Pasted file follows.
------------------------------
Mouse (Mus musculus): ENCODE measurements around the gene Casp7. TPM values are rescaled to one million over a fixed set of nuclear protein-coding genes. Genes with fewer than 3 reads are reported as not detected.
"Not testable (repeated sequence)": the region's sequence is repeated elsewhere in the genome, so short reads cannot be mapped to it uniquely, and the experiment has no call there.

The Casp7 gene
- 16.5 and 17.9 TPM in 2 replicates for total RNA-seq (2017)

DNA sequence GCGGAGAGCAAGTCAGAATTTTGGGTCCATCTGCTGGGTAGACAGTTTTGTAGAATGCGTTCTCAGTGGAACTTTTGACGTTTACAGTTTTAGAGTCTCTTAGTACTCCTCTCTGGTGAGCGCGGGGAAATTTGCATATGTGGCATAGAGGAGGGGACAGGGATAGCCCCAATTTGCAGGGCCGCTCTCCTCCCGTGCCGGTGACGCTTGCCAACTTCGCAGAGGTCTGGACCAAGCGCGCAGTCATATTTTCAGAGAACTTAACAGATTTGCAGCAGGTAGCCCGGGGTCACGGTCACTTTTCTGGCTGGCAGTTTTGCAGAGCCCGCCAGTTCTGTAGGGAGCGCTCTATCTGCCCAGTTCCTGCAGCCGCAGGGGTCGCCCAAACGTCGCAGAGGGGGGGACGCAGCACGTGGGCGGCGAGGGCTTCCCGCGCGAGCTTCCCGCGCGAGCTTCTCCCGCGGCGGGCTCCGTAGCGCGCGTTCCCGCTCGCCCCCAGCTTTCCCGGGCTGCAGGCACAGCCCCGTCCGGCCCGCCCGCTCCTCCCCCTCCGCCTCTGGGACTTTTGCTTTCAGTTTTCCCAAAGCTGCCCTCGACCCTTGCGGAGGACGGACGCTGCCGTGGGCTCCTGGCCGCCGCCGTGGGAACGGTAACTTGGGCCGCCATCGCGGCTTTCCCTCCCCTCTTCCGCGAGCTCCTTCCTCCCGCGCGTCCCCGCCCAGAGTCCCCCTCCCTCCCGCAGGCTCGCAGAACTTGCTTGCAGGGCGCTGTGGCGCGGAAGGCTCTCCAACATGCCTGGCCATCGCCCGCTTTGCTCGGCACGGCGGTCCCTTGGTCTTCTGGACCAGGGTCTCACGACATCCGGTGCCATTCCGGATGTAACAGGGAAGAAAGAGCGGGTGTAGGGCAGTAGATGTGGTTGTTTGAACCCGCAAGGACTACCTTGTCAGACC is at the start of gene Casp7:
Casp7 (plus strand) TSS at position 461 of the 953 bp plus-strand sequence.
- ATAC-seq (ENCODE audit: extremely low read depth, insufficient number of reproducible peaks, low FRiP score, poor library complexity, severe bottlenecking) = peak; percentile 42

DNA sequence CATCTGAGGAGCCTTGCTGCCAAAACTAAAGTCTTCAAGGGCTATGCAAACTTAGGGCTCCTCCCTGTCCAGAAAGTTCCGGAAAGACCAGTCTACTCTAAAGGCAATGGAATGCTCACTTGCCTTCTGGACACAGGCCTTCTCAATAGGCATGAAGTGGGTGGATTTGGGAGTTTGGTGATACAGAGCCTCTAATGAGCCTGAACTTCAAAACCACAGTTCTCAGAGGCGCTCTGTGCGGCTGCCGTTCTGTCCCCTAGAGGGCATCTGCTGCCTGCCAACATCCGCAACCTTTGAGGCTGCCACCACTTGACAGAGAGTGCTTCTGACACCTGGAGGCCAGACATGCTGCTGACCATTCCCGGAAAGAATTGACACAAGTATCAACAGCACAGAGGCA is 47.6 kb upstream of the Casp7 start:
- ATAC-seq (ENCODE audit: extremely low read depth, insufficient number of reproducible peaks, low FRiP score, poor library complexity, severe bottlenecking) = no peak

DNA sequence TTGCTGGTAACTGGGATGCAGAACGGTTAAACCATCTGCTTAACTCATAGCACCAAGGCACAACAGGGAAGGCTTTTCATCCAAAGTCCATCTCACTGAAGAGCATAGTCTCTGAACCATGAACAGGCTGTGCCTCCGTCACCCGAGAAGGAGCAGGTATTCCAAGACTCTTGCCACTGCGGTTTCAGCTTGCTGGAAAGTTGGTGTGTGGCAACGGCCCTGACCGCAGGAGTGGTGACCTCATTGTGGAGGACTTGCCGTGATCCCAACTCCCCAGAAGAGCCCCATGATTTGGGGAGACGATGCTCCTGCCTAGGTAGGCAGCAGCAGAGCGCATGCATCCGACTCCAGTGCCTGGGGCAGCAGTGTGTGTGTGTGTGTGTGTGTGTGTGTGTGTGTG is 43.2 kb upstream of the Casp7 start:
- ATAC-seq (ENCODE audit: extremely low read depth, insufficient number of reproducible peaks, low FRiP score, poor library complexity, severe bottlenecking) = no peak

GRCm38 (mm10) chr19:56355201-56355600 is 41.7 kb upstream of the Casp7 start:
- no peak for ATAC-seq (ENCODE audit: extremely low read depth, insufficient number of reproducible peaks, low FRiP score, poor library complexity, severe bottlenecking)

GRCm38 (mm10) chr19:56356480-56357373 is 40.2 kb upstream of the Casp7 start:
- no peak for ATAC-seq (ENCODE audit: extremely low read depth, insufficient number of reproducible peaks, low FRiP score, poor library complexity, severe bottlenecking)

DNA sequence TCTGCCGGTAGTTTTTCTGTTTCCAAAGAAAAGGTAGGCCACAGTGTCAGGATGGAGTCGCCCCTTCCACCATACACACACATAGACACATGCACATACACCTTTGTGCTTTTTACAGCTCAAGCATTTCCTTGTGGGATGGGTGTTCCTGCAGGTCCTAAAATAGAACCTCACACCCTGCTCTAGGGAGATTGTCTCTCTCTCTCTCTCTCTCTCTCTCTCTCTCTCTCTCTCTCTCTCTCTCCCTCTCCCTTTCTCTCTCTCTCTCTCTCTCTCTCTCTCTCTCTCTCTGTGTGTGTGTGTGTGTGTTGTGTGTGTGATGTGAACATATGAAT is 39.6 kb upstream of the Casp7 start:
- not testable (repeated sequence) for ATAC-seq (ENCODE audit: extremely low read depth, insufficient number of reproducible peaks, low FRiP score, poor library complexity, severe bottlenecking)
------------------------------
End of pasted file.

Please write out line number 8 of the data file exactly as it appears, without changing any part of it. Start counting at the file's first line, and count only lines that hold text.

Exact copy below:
DNA sequence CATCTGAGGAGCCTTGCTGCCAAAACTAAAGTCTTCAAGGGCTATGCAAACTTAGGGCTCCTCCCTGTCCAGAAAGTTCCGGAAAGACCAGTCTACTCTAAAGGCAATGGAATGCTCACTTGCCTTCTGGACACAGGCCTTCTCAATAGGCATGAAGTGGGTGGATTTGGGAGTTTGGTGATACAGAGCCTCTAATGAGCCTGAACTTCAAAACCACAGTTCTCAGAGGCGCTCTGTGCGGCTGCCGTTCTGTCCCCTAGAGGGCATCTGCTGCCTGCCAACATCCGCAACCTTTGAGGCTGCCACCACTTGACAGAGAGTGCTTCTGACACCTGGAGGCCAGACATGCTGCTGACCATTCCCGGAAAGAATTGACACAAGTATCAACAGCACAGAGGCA is 47.6 kb upstream of the Casp7 start: